The other three diversions were not planned, but worked out well. The first happened on a flight into Chicago. We were coming in from the northeast. We had a woman on board who was in a lot of pain. She was groaning and the flight attendants told me she was on the floor. I did not go back to check on her. We had no doctors on board at the time. I had called ahead to have medics meet the flight. As were out over Lake Michigan, approaching Chicago, we were assigned a holding pattern and told to expect to hold for at least 30 minutes. We had not been dispatched with any hold fuel. I immediately told Air Traffic Control (ATC) that I wanted clearance to Milwaukee. They questioned me, and I explained that we did not have the fuel and that we had an ill passenger. At that point they cleared us directly to Milwaukee. We notified the company and after landing we were met with medics and people to fuel the airplane.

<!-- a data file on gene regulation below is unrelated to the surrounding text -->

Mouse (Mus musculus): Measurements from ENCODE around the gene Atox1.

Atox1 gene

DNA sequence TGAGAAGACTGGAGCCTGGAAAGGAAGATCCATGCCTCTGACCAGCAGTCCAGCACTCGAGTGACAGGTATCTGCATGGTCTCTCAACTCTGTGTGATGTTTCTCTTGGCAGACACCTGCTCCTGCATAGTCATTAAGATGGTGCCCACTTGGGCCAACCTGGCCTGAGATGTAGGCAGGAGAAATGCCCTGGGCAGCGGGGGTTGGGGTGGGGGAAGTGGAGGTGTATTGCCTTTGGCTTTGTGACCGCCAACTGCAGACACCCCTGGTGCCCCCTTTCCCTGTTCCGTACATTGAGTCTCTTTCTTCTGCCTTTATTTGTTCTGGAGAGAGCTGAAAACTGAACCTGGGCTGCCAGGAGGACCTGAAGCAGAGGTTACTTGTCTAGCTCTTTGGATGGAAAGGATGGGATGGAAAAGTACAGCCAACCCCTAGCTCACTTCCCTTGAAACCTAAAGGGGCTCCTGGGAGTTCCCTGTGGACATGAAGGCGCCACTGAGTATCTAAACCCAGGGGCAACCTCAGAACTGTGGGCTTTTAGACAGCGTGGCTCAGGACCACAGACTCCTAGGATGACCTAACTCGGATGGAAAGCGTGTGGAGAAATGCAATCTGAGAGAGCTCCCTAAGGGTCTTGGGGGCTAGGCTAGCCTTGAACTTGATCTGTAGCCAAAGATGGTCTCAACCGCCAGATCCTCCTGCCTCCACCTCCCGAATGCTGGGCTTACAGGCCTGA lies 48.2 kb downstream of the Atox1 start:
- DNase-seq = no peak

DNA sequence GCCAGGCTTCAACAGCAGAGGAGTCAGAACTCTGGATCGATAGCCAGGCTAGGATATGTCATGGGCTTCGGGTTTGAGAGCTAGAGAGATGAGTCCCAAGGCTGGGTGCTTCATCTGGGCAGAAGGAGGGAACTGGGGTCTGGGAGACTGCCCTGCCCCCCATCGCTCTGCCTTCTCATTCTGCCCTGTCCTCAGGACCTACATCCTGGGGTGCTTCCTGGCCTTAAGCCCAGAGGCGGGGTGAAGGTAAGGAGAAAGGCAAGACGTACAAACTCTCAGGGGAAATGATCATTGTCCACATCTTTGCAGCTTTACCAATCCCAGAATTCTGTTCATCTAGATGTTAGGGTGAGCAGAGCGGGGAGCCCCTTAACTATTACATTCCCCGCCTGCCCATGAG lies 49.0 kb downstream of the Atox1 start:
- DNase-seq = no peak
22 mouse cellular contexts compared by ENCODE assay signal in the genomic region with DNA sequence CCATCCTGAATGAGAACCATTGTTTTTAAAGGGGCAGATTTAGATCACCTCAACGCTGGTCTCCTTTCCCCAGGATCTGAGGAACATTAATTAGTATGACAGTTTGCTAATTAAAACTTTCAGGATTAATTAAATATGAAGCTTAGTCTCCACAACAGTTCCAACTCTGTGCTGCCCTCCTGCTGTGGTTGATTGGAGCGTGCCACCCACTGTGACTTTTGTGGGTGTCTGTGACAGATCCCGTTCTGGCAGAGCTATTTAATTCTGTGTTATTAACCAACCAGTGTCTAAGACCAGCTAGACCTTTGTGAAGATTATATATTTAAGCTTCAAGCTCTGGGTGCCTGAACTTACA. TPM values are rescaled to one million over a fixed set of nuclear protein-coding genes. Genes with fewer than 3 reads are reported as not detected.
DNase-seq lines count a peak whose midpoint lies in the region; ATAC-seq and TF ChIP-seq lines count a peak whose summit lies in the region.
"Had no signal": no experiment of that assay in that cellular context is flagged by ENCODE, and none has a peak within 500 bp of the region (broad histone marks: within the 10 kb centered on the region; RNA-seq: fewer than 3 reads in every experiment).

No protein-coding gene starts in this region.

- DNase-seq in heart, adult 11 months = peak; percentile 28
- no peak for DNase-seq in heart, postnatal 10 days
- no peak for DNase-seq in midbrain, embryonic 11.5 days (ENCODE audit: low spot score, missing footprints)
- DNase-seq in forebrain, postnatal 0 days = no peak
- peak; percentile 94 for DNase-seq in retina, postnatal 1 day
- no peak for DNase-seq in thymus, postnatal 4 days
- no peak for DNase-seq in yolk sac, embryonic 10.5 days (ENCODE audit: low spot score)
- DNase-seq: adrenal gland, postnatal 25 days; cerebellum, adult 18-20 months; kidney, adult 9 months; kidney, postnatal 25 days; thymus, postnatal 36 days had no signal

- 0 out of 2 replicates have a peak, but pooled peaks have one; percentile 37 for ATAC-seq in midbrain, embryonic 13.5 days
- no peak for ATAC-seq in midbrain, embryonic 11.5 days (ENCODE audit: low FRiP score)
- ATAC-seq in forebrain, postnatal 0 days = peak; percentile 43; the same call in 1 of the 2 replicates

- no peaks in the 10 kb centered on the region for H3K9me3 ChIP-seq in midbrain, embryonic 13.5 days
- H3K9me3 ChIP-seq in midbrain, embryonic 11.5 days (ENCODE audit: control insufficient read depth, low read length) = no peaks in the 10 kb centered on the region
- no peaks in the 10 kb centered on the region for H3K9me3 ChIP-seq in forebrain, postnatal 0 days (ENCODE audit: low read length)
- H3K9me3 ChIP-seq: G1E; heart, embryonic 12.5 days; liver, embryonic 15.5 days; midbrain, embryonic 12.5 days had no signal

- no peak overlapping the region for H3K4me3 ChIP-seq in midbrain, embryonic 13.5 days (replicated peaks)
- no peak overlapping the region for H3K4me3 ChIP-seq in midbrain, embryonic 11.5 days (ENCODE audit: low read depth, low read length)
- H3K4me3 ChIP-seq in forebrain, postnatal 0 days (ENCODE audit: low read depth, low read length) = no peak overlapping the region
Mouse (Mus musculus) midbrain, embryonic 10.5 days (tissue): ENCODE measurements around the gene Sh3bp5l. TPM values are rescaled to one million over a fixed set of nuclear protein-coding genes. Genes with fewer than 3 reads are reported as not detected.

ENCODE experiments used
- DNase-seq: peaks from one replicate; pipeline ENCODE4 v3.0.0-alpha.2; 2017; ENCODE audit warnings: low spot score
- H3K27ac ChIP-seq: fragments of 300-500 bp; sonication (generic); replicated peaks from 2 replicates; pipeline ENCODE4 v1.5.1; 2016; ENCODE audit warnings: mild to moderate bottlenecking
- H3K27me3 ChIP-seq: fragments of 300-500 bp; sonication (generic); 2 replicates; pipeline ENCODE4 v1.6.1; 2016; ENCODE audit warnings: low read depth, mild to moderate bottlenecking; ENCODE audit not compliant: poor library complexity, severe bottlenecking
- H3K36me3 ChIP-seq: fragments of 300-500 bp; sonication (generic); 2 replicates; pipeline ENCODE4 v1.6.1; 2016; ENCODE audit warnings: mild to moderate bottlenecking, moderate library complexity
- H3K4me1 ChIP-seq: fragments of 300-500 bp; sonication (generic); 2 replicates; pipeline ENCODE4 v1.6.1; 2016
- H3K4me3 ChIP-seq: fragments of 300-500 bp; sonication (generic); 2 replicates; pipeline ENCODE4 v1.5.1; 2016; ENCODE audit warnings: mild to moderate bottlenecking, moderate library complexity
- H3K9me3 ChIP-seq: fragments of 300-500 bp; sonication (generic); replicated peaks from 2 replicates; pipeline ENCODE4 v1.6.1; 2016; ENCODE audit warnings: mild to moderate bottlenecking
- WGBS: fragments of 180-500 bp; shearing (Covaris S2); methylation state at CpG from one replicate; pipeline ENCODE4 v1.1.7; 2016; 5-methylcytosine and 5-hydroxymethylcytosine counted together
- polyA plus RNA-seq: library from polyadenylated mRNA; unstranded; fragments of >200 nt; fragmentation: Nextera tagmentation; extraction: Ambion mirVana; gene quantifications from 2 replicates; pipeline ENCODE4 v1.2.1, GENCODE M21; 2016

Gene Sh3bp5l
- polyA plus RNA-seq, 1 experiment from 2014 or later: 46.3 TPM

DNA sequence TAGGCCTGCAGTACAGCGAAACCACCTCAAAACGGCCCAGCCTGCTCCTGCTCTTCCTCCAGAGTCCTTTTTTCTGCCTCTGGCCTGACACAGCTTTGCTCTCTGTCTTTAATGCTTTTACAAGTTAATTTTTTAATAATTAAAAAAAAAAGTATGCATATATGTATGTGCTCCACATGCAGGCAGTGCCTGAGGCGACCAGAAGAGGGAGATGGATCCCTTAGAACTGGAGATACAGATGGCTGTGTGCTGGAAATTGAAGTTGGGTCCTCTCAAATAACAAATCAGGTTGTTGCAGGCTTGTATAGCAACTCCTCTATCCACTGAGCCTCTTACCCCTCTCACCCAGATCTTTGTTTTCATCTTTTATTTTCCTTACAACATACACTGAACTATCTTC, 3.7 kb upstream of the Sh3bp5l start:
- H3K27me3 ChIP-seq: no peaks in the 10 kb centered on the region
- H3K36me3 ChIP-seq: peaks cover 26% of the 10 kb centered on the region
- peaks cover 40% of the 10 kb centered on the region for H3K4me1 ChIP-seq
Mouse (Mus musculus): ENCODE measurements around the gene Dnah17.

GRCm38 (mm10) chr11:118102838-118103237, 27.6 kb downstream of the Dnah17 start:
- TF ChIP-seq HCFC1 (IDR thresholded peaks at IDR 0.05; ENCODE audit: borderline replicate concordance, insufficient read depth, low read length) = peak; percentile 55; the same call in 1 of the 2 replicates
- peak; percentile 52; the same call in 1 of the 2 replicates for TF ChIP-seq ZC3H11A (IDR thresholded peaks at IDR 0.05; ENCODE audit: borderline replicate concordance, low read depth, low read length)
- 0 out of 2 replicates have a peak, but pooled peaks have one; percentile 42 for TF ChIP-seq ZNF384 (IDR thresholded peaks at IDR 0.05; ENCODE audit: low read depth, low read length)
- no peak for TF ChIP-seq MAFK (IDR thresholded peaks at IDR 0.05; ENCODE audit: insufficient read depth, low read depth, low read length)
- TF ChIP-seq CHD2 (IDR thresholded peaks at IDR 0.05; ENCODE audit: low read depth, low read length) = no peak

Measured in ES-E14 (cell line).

It turned out that the woman was experiencing severe menstrual cramps. The flight attendants said she stayed on the floor until the medics arrived and carried her off the airplane.
I walked through the airplane and talked with passengers as the plane was being refueled. One of the passengers happened to be Jaclyn Smith, one of the original cast members of the old TV show, “Charlie’s Angels.” She was very quiet and polite, and accepted the delay without comment. After getting our new clearance, we continued to Chicago without incident.
The next I talk about in my book, but not in this much detail. The first was on a routine flight from Boston to Chicago. But, this flight turned out to be anything but routine! It was summertime, that is a big clue – thunderstorms. As I mentioned in an earlier article, weather is one of the main reasons for delays, and also diversions.